(by hzhen from freeuk.com)
Tue Feb 12 15:42:38 EST 2008
> In article <foounk$dd9$1 from oravannahka.helsinki.fi>, kaj.stenberg from helsinki.fi.invalid wrote:
>> DK <dk from no.email.thankstospam.net> wrote:
>>> In article <fomluv$bge$3 from oravannahka.helsinki.fi>,
>> kaj.stenberg from helsinki.fi.invalid wrote:
>>>> This is probably trivial, but it confuces me:
>>>> If the Kd for a ligand is mM it binds poorly, if the Kd is nM it binds
>>>> well. But in which case does one refer to the Kd as being "higher" or
>>> mM is "higher" than nM. However, sometimes people switch from
>>> talking about Kd to talking about "affinity". Affinity is "higher" when
>>> Kd ~ nM.
Yes, people tend to say "X has a high affinity binding with a Kd of
...", the reason probably being that affinity is easily understood
semantically, while the number from Kd is easily understood
scientifically. No problem if you know what affinity is, but many
>> Thank you, "affinity" is of course unambigious, I did just not come to
>> think of it.
>> Just another thing: when can you start talking about a "real" (as in
>> specific) affinity? I am reading papers with a Kd in the ballpark of
>> tens of millimolar and find it hard to repeat the work so that I truly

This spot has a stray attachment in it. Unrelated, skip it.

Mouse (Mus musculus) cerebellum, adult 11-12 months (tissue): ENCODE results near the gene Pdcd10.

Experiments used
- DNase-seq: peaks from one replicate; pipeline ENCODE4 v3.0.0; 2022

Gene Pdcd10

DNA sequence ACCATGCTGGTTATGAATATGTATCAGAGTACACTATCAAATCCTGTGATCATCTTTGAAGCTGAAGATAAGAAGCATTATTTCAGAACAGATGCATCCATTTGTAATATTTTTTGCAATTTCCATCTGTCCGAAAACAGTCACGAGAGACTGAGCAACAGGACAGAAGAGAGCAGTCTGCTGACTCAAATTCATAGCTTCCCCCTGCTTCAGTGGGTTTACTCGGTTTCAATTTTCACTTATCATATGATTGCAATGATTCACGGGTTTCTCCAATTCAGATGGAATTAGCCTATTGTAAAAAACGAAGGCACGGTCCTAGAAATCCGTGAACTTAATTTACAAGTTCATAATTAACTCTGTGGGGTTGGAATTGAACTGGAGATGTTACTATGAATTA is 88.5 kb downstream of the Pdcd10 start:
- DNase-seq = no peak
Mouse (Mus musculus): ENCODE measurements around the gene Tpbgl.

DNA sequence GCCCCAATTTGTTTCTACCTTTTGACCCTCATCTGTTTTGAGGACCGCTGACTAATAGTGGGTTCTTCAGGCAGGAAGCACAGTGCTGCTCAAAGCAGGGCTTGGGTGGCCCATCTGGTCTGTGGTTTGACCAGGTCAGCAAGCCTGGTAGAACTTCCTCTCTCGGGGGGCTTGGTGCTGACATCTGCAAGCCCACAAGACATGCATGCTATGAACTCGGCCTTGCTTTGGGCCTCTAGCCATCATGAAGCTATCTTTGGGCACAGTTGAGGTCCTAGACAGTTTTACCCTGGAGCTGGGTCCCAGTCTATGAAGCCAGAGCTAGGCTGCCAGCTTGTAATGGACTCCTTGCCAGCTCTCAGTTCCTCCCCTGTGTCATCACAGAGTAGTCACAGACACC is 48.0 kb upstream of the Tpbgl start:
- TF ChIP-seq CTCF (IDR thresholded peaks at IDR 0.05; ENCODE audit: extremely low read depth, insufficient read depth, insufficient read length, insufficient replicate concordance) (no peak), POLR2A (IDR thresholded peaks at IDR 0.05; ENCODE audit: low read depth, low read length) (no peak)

>> believe in the results, since every random event seems to affect the
>> curves fairly much.
> AFAIK, for proteins > mM affinities are usually derived indirectly
> from some other data (such as Km) rather than measured.
> There can never be a strict threshold but for protein-protein
> interaction the fuzzy boundary between real and not, specific
> and not lies somewhere around tens of microM Kd.
The bane of my life, trying to find out whether the binding of a protein
or peptide is real or has any significance. BTW, I had done experiments
where I showed that a binding in the low mM range is real and specific
(by NMR - you can show specific binding by the effect on particular
cluster of residues). Whether it has any significance is another matter
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